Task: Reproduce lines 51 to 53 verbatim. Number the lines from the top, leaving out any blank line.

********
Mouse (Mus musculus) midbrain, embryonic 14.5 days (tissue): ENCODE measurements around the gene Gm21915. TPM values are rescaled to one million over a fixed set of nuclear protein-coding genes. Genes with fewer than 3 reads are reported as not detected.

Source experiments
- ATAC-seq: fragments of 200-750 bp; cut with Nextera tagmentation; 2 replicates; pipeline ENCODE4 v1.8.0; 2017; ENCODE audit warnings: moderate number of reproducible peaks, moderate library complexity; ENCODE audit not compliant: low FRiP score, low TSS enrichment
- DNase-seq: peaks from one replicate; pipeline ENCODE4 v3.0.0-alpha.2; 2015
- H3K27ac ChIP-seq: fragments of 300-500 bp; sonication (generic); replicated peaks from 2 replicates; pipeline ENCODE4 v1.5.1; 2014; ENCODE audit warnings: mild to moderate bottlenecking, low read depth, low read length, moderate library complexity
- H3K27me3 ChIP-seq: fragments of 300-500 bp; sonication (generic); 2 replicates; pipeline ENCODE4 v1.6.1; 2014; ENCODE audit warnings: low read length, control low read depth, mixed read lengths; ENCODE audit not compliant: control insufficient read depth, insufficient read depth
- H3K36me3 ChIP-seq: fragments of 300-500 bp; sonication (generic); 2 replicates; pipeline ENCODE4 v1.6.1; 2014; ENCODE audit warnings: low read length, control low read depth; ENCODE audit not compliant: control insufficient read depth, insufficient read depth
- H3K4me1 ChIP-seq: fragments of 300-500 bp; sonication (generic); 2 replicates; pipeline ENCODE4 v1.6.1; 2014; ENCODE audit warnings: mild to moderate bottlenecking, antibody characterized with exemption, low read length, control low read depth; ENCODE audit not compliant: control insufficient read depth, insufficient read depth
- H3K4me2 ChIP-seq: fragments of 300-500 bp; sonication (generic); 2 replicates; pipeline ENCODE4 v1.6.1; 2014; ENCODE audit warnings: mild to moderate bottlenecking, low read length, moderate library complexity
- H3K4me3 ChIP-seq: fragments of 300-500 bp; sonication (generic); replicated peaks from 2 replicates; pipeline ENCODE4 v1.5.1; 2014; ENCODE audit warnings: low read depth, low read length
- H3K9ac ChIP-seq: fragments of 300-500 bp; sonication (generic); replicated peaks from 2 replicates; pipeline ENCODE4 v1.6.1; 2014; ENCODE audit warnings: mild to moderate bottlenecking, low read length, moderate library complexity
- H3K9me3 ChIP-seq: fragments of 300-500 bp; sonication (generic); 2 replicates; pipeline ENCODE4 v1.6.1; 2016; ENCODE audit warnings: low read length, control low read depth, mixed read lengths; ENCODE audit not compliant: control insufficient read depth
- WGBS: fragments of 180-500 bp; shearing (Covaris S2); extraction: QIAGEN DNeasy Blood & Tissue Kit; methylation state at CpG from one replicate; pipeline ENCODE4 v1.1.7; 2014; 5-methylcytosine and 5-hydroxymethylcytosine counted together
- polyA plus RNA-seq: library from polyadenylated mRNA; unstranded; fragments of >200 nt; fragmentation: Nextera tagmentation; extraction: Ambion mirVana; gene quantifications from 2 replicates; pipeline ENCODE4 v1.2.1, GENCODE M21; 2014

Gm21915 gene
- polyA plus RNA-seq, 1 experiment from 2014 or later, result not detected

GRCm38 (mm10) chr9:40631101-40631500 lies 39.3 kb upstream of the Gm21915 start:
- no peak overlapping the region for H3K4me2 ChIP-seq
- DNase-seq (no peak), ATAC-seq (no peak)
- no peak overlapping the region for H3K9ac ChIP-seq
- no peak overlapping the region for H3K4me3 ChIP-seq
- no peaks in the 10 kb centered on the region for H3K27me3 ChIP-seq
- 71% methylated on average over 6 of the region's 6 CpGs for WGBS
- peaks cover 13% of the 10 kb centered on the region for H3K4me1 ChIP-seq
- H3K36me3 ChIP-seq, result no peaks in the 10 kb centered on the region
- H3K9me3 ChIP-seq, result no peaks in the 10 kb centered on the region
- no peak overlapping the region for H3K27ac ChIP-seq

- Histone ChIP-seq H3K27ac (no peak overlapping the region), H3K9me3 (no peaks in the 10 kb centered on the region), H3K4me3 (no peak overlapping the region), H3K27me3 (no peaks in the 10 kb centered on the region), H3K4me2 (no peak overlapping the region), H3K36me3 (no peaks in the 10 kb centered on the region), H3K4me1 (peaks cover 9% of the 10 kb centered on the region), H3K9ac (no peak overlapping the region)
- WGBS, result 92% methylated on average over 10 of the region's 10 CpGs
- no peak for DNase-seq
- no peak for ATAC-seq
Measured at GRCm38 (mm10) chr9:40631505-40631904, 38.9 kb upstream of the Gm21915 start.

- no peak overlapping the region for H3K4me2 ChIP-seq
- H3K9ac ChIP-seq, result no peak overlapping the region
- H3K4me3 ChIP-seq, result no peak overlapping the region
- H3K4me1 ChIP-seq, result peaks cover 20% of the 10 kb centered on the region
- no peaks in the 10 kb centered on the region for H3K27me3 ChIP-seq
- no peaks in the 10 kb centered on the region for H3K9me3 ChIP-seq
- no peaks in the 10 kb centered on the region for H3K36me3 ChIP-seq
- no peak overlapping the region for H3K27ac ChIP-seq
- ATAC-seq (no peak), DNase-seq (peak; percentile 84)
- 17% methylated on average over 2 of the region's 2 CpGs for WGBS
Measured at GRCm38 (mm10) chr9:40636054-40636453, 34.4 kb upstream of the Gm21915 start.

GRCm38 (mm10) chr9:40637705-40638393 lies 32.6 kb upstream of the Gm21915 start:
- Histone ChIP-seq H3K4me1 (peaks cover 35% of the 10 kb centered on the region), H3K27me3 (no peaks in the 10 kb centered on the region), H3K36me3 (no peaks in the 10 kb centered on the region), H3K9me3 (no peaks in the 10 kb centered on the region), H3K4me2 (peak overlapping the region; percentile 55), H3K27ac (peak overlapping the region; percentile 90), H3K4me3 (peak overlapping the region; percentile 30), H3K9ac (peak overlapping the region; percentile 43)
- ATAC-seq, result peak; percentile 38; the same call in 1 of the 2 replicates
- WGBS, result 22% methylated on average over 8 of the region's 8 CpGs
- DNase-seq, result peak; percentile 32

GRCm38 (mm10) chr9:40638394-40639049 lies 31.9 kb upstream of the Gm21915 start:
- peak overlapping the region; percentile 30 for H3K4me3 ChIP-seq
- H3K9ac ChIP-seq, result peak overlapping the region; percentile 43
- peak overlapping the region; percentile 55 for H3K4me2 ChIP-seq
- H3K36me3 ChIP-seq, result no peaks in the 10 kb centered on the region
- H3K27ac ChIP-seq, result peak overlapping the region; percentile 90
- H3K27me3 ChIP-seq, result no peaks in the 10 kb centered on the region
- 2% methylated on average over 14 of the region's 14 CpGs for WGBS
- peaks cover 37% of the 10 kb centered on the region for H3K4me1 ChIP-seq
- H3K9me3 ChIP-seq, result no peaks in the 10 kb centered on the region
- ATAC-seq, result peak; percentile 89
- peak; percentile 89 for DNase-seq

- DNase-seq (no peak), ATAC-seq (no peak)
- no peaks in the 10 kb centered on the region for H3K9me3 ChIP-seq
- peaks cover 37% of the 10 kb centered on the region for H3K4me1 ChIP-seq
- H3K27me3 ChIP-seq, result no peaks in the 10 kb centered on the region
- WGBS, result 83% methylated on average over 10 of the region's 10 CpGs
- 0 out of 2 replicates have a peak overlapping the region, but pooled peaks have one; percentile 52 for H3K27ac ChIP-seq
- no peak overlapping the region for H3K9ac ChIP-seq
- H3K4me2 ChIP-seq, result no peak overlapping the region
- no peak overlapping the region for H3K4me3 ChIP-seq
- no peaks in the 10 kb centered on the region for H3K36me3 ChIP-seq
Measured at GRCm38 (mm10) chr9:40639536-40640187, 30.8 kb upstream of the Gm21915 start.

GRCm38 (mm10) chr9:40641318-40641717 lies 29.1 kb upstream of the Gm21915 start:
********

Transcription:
- H3K9ac ChIP-seq, result peak overlapping the region; percentile 43
- peak overlapping the region; percentile 55 for H3K4me2 ChIP-seq
- H3K36me3 ChIP-seq, result no peaks in the 10 kb centered on the region